Every so often I set myself a challenge to design something that doesn't need designing. It's a good opportunity for practice and trying out new techniques. The Lord of the Flies has been published since 1954 and no doubt seen hundreds of book covers in its time, but I thought I'd experiment with my own interpretations. I explored two concepts: firstly, the 'classic'. This allegorical novel is undoubtedly a modern classic, and I wanted to reflect that in the imagery and typography I used. For these variations, I found royalty-free historic, scientific images on Internet Archive Book Images. I combined the boar and glasses with serif typography, and the conch with the more modern Montserrat font, which still gives a classic feel but updates it a little.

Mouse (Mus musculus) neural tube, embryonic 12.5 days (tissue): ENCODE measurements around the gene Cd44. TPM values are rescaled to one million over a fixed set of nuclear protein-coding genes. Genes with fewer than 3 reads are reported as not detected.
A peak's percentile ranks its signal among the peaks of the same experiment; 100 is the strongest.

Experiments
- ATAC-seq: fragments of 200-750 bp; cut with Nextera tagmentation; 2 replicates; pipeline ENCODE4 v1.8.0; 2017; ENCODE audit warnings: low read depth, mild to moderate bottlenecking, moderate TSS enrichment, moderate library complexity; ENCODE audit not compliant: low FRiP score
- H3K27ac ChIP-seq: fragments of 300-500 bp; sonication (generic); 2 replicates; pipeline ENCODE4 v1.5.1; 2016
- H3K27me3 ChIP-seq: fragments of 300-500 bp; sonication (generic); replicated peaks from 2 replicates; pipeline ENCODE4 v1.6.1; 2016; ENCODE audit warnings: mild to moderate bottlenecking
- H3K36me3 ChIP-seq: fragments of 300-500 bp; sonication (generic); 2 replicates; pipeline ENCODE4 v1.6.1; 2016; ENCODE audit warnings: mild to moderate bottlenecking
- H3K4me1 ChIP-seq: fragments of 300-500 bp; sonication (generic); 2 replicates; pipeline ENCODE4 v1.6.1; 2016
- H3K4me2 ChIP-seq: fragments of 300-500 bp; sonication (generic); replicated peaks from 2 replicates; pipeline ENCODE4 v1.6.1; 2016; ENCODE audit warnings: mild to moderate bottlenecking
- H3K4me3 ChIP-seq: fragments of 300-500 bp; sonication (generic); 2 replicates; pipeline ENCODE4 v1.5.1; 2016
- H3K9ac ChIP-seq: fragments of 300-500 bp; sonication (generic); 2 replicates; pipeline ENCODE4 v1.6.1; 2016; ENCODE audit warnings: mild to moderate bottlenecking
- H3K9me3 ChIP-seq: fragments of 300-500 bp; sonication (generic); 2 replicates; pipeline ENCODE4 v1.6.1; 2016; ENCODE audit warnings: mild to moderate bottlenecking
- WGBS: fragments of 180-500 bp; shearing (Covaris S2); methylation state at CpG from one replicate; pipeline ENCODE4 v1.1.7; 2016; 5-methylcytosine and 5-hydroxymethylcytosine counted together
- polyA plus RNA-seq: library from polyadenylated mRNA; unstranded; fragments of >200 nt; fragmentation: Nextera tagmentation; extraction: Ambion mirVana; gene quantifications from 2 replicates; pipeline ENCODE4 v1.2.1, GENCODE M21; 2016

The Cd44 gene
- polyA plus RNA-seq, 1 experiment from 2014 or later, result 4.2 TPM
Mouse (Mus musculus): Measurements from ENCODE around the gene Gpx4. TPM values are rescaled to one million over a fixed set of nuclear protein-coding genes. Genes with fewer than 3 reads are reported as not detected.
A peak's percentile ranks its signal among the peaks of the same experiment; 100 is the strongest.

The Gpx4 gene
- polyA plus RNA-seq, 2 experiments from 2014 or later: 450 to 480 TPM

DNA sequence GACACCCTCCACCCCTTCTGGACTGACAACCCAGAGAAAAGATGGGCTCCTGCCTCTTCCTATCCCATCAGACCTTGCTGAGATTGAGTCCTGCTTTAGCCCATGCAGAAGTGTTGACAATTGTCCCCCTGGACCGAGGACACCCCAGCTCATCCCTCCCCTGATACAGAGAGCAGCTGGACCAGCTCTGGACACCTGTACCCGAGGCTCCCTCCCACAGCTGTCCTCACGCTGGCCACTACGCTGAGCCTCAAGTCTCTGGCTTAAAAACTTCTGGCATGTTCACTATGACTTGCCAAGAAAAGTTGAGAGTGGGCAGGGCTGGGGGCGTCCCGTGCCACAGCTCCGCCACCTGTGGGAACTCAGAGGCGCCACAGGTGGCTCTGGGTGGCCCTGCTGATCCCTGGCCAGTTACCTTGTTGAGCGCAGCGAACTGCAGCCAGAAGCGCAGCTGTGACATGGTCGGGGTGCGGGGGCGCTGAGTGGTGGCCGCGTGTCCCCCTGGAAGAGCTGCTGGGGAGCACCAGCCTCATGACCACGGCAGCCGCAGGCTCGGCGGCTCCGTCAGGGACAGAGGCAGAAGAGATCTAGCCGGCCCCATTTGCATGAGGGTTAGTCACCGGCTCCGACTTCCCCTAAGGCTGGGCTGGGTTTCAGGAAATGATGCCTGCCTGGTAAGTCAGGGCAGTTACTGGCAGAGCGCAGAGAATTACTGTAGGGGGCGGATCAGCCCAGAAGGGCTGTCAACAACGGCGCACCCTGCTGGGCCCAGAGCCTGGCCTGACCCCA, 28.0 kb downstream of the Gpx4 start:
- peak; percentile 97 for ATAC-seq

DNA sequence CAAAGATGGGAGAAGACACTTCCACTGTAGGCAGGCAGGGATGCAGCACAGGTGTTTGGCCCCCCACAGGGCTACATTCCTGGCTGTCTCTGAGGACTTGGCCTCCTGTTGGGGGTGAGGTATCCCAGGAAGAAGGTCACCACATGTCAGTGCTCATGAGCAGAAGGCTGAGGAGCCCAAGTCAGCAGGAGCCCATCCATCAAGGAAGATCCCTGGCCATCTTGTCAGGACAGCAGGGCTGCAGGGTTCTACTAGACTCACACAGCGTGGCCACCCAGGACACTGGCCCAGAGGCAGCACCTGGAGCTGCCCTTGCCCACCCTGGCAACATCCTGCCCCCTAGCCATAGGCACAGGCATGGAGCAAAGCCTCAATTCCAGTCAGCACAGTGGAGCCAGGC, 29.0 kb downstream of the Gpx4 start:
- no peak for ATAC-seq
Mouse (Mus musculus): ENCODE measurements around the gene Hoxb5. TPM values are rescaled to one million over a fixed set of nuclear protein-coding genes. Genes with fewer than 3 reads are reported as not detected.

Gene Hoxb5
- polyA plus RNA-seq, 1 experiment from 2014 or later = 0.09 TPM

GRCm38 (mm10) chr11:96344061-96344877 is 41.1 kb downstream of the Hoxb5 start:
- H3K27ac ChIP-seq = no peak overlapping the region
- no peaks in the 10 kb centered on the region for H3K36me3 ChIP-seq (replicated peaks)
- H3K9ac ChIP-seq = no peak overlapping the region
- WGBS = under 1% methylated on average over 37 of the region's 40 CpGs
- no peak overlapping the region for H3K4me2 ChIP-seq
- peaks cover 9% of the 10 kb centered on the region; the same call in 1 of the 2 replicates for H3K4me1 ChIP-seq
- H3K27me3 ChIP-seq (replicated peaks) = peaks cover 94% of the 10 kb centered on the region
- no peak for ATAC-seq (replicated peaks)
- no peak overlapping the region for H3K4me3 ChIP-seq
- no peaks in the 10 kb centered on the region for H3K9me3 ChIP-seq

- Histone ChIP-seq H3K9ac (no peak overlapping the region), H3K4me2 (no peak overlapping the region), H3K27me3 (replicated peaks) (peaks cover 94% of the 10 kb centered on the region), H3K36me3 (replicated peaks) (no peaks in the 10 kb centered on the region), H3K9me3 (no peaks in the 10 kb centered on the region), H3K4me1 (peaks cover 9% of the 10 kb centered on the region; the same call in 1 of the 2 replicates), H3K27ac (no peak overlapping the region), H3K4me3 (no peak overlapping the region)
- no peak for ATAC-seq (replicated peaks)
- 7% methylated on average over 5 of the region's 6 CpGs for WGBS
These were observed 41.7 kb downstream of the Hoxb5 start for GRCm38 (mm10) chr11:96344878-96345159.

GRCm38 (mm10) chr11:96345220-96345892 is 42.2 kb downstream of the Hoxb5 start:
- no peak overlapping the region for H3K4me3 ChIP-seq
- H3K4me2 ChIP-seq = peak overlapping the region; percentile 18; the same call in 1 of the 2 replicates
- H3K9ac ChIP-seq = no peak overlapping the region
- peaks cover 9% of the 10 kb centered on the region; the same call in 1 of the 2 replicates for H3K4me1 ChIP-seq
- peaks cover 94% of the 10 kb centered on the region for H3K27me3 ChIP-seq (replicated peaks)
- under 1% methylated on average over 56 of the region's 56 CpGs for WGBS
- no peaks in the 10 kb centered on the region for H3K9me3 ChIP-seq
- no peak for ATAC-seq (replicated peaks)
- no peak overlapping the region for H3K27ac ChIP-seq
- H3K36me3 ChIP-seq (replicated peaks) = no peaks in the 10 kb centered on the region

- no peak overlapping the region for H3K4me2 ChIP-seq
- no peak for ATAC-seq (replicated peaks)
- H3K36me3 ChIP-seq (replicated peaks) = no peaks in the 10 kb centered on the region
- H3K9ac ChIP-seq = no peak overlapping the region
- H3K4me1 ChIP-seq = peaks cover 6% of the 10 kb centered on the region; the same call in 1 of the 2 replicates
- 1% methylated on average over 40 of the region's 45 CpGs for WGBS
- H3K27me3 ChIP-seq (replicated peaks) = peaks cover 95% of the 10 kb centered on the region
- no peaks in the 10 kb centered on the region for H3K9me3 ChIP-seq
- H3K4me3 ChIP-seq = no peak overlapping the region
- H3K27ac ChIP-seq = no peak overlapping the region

The second avenue I explored was more playful, modern and abstract. Let's not forget this is a book about children (gone bad)! I experimented with shapes based on two symbols from the novel: Piggy's glasses, and the fire of hope/ destruction. Piggy's glasses can be interpreted from the rounded shapes, including where they are broken into semi-circles. The fire is implied through the colour choices and in the variations with wild, wavy flame shapes. Most of the shapes and letters in the second series were cut out by hand and scanned. I thought this gave a more innocent, naive feel to the design which is somewhat jarring given the content.